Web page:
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I implemented quicksort in OCaml. Here is the code:


let shuffle d =
    let nd = List.map (fun c -> (Random.bits (), c)) d in
    let sond = List.sort compare nd in
    List.map snd sond;;

let partition = function
  | [] -> ([], [], [])
  | pivot::tl ->
    let rec p (left, right) = function
      | [] -> (left, right, [pivot])
      | first::rest ->
    let c = compare pivot first
    in 
    if c > 0 then
      p (first::left, right) rest
    else 
      p (left, first::right) rest
    in
    p ([], []) tl;;

let quicksort l =
  let sl = shuffle l 
  in
  let rec qs = function
    | [] -> []
    | l ->
      let (left, right, pivot) = partition l
      in 
      (qs left) @ pivot @ (qs right)
  in 
  qs sl;;

First, I think maybe there is a better way to implement partition. List.partition came to my mind, but I just wanted to implement the key part by myself

Second, I use @ a lot in the sorting which is inefficient, right?

any suggestions?


Edit

One more question to think about is whether 3-way quicksort affects the implementation in OCaml?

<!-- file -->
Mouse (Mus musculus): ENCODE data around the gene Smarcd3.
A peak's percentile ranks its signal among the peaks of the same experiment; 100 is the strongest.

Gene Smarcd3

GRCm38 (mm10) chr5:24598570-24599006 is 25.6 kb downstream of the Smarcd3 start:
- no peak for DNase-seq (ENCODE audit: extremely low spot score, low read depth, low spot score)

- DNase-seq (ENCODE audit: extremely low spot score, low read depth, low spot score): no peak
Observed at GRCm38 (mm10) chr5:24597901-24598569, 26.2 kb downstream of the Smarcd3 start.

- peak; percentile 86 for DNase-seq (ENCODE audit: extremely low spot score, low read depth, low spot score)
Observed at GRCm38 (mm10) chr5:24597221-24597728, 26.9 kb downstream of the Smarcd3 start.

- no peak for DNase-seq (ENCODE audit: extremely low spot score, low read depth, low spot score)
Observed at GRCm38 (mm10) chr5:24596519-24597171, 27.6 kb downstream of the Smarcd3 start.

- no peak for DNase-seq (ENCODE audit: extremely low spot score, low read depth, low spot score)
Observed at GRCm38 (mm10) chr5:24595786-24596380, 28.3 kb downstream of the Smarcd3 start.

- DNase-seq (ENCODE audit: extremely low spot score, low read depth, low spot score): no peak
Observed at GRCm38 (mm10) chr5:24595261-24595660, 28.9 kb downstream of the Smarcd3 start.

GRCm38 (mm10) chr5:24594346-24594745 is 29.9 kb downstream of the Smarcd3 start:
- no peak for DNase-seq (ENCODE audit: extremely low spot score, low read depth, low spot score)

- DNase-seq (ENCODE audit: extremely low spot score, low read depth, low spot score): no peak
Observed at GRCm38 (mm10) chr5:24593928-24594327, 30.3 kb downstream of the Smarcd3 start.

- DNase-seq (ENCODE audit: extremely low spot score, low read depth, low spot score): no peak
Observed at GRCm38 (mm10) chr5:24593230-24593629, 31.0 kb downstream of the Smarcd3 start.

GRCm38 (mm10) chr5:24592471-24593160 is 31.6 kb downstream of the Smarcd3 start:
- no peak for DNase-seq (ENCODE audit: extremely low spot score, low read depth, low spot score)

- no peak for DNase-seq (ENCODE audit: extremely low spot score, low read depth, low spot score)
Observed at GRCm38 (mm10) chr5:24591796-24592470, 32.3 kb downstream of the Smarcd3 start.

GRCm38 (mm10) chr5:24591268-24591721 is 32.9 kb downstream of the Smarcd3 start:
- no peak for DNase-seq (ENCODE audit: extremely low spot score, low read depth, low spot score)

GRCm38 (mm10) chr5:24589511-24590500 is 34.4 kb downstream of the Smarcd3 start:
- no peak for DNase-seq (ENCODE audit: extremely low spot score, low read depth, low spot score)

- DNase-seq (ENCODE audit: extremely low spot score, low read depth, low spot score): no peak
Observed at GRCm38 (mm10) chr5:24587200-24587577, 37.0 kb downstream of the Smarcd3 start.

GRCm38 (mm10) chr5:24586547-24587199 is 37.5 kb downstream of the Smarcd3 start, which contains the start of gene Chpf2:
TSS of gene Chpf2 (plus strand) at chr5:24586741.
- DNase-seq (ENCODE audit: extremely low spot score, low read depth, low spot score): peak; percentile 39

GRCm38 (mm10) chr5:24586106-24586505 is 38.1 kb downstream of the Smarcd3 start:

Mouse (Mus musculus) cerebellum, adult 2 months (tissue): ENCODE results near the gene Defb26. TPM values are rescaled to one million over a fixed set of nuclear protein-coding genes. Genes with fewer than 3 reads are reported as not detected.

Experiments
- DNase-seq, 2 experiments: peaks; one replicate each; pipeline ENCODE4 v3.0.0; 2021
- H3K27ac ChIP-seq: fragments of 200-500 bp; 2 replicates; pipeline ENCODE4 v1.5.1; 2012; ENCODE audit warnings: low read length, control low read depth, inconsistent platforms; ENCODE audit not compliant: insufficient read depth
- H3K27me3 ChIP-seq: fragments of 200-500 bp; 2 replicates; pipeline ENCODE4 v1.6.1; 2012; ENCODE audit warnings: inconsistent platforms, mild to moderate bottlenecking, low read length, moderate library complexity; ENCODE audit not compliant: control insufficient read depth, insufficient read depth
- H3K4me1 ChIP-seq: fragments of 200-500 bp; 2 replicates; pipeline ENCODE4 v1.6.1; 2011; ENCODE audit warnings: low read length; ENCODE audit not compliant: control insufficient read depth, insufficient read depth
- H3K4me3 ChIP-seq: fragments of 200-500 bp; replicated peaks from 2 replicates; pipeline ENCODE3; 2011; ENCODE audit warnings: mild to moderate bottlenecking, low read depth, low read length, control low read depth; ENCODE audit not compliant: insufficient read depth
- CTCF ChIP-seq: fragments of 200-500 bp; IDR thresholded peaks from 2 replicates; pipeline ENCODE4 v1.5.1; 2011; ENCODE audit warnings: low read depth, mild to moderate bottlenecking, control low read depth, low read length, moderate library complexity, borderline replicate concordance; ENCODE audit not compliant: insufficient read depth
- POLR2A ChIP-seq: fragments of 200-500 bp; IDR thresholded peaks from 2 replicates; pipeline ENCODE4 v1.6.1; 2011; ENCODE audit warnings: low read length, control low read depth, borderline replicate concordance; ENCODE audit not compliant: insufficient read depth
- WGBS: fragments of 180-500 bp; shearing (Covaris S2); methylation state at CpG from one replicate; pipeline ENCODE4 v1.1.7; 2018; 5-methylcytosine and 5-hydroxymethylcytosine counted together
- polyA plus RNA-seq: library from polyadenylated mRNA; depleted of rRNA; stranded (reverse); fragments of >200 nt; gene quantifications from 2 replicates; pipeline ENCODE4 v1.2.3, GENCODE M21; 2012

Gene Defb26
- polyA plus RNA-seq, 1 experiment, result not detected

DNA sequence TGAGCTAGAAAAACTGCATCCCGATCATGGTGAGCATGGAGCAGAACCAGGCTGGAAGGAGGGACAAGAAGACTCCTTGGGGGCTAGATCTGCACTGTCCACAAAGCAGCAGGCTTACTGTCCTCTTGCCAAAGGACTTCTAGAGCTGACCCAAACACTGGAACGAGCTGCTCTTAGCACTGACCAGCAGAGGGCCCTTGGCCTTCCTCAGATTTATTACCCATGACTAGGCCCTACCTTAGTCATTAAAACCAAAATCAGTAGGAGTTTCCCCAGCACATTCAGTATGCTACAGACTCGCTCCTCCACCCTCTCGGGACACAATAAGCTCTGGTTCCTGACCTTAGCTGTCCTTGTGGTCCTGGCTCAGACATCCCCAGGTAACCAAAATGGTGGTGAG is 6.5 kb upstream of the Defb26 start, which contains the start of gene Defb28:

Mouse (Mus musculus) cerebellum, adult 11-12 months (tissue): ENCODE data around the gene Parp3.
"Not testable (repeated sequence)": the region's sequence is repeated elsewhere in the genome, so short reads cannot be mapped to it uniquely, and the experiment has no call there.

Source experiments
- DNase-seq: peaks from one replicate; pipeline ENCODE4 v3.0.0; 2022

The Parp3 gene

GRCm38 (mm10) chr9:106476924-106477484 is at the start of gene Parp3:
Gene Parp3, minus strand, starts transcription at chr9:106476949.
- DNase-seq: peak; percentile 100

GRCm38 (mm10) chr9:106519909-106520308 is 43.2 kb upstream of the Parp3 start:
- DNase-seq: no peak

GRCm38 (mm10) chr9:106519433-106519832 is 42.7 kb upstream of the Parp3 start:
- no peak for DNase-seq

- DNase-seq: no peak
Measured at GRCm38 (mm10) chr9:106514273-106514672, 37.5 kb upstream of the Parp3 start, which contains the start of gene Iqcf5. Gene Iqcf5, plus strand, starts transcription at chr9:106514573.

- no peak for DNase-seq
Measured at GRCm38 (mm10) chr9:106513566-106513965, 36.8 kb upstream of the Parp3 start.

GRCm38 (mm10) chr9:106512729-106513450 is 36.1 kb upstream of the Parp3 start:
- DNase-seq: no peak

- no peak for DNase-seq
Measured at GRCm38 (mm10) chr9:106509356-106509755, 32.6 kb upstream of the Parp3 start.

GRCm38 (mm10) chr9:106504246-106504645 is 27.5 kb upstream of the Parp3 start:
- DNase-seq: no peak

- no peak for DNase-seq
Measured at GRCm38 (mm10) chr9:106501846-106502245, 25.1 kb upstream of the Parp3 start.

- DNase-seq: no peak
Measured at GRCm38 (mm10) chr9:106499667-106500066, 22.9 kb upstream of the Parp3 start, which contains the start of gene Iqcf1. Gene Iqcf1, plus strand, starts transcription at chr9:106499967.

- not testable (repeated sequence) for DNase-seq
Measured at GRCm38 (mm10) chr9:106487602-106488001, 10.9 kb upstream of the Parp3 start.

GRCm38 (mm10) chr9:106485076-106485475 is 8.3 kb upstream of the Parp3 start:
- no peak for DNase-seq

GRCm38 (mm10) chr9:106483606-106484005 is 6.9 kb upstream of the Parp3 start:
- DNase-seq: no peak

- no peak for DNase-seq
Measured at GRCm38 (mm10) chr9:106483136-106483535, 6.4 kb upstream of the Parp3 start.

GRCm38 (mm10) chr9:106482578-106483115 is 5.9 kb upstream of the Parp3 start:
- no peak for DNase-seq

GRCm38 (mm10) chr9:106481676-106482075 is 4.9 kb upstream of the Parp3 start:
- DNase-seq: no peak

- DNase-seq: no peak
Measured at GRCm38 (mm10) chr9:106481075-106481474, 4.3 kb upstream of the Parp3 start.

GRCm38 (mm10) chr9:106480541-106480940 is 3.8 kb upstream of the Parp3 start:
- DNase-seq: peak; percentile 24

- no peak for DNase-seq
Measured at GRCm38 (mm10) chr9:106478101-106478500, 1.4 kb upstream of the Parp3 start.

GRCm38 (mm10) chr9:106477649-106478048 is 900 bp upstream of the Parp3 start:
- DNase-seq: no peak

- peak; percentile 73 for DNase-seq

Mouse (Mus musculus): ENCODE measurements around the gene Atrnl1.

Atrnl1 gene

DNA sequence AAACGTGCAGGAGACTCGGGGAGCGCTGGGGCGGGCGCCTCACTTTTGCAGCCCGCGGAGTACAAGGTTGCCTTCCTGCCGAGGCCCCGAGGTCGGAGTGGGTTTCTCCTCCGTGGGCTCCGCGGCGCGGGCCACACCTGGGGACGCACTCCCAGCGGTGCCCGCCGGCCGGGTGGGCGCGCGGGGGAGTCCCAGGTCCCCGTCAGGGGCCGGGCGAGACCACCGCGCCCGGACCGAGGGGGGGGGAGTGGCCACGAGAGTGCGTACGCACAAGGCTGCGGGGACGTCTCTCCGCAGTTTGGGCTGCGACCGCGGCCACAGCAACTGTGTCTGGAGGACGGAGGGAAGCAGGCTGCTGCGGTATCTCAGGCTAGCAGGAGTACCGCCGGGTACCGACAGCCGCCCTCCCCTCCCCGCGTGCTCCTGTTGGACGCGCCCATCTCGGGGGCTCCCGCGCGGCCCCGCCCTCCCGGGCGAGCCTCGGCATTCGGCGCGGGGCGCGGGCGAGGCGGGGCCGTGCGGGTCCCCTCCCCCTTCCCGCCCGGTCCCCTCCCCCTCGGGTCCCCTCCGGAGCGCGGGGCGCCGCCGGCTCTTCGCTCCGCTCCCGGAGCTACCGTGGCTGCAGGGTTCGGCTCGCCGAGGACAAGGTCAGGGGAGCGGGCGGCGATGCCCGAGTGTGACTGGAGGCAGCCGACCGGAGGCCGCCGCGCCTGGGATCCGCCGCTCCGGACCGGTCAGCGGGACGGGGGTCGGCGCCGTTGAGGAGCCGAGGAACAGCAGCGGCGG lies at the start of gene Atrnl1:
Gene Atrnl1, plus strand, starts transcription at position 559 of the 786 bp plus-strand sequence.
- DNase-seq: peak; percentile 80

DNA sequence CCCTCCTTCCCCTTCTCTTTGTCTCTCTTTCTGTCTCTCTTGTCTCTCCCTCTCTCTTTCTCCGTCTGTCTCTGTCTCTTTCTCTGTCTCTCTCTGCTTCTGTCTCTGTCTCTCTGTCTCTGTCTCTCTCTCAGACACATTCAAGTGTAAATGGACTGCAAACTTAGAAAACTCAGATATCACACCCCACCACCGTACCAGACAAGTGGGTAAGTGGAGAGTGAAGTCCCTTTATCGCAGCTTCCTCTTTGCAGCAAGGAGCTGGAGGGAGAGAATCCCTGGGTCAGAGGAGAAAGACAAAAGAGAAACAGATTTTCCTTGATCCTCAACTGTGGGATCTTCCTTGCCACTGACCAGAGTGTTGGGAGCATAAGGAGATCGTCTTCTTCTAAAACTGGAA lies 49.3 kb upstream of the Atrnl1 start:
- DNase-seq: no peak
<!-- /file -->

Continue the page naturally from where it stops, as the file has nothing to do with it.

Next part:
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2  
(For what it's worth, the brilliance of quicksort is how well it exploits an underlying mutable array representation. It's not clear there's a reason to use it with lists.) –  Jeffrey Scofield Feb 26 '13 at 20:20
    
@JeffreyScofield oh, ok. I am just trying to practising my OCaml skills. I thought we should avoid using Array, right? –  Jackson Tale Feb 26 '13 at 22:27
    
@JeffreyScofield also, Array.length is O(1) or O(n)? –  Jackson Tale Feb 26 '13 at 22:32
    
Array.length is O(1). –  Jeffrey Scofield Feb 26 '13 at 22:36
    
could you please tell me why OCaml's list uses MergeSort not quicksort? –  Jackson Tale Feb 26 '13 at 22:50
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2 Answers

up vote 2 down vote accepted

The p function is badly indented; speaking of indentation, I tend to think the style of having a in on the next line is overkill for single-line declarations, so I'd rather put them at the end of the one-liner declaration.

More importantly, there is no need for it to take a tuple of lists as arguments, you'll have something syntactically lighter using two separate (curried) arguments. You could also use the List.partition function of the standard library.

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A micro optimization that you can try is to do List.concat[[qs left]; [pivot]; [qs right]] to append the lists at once buth you will need to run some benchmarks to verify this even helps.

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If you want to play this game, you can have the left recursive call use the reversed comparison function, so that you can use List.rev_append (qs left) (pivot :: qs right). –  gasche Feb 26 '13 at 22:13
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